Saturday, November 14, 2020

McGrath goes wrong

In a Gresham College Lecture I watched recently: "Darwin, Evolution and God..." Alister McGrath claimed that Darwin did not renounce Christian faith. Notwithstanding he was at best a nominal Anglican, perhaps there was not much 'faith' to renounce.

[I came to the lecture via an article by Rod Lampard on Caldron Pool.]

But that aside, the claim is dispelled by these quotes from the Descent of Man

Page 386 of my edition of Descent:
"He who is not content to look, like a savage, at the phenomena of nature as disconnected, cannot any longer believe that man is the work of a separate act of creation."
and page 395:
"I am aware that the assumed instinctive belief in God has been used by many persons as an argument for His existence. But this is a rash argument, as we should thus be compelled to believe in the existence of many cruel and malignant spirits, possessing only a little more power than man; for the belief in them is far more general than of a beneficent Deity. The idea of a universal and beneficent Creator of the universe does not seem to arise in the mind of man, until he has been elevated by long continued culture."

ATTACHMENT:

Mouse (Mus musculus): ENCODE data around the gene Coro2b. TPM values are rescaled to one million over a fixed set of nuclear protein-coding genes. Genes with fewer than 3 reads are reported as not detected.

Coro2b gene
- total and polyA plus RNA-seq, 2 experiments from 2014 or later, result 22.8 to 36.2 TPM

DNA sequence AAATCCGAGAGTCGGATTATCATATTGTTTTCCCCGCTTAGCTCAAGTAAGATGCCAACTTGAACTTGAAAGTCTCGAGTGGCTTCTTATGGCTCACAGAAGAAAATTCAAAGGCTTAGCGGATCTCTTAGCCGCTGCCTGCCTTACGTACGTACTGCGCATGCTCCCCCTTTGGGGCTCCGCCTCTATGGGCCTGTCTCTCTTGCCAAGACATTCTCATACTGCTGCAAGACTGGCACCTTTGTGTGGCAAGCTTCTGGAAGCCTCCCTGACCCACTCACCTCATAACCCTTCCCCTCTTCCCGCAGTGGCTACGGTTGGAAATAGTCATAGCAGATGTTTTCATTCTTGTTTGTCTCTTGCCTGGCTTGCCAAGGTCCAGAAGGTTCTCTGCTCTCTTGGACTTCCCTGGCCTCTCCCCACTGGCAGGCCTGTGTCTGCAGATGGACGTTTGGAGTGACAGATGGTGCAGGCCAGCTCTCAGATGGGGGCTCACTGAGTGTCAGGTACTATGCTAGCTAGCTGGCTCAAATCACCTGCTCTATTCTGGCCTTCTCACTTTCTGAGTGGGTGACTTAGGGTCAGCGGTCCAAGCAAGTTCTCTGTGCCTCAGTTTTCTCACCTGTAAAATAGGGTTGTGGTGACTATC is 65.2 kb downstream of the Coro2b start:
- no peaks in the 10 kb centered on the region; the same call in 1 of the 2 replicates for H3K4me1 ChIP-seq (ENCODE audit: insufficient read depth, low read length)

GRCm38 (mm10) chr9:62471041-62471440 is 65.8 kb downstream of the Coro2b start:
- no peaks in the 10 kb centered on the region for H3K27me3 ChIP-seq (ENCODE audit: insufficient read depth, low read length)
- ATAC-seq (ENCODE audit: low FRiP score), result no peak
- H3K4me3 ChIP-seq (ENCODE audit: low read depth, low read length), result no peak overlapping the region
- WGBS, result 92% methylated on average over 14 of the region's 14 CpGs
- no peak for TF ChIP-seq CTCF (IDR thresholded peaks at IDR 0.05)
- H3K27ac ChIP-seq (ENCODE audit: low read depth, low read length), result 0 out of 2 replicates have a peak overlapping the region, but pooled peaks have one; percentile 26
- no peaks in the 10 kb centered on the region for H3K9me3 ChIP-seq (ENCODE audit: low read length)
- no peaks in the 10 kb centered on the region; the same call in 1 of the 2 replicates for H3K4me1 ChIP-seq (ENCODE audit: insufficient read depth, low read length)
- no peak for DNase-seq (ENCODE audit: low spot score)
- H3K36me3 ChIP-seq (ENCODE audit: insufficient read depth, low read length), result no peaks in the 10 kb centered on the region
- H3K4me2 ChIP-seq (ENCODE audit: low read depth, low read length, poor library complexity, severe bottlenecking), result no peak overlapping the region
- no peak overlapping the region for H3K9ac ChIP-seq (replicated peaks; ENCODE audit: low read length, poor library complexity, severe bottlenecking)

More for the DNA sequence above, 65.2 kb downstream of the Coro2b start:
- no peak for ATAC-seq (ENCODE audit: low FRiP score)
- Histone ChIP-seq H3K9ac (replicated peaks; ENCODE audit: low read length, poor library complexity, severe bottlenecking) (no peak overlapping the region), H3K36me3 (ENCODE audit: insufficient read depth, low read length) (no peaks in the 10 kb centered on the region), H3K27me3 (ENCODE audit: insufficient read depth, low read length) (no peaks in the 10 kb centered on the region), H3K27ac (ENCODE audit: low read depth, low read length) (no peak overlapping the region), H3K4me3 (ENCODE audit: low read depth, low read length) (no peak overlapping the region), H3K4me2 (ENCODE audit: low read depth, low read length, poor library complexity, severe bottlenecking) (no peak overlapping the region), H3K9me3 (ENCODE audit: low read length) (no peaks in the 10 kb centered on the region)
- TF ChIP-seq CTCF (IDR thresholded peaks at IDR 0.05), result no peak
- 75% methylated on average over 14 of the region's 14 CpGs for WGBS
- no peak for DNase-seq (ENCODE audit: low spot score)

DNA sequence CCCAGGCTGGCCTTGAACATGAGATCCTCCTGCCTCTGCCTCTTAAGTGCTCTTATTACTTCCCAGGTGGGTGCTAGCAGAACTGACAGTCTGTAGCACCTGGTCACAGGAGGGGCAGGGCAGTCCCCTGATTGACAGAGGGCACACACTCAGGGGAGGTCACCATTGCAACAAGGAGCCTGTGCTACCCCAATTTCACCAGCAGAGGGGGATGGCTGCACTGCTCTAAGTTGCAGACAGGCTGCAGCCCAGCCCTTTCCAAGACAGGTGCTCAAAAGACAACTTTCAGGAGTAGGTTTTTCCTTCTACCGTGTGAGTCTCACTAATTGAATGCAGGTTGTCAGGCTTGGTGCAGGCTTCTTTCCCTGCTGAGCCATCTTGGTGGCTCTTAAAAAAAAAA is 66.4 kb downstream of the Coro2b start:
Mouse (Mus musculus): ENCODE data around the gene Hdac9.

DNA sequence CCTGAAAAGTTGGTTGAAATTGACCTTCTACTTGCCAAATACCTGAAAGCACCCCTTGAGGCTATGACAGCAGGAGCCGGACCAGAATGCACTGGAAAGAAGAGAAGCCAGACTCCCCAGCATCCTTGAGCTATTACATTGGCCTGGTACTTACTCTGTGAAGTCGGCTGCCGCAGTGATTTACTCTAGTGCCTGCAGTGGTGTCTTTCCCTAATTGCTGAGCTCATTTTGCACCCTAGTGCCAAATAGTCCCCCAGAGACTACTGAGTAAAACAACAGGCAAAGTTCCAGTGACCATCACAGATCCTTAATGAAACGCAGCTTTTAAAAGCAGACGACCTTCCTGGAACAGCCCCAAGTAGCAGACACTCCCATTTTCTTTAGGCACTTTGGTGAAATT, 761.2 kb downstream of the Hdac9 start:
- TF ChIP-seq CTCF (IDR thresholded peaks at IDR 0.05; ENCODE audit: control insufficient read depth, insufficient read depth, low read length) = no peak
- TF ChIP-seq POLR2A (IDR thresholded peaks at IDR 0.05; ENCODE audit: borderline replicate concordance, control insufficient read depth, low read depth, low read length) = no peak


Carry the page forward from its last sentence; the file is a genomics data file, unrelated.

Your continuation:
There was one comment from an irreligionist who claimed that McGrath was confused. My reply to that comment was:

Maybe the problem is that he tries to combine two worldviews into one:

1. modern darwinian evolution and its story that material is all there is and everything has only a material cause (including ideas, including the idea of 'grand theory evolution') and is therefore of no real ontological significance, and

2. Christian theism and its story that mind is the fundamental reality, indeed, self-existent minds in relationship, and these are causal of everything else, including material all of which therefore has real ontological significance.

Another comment trotted out the usual materialist bloviation about science and religion. I commented:

Not an attack on science. Modern science emerged from the crucible of belief in the very ideas you mock. It is to attack the materialist mythology that drives GTE (grand theory evolution). Of course mainstream peer reviewed journals won't publish their work, peer review acts as a block to any threats to the underlying metaphysical materialism that lies of the heart of modern science.

Read Kuhn for some more on this. Thus Behe and the information theorists have no chance of getting published with their logical criticisms and attract instead a stream of irrational and tendentious invective. None of this is surprising as any successful attack on metaphysical materialism will block humanities' relentless mission to retreat from its creator, avoiding the risk of repentance and relationship with him.

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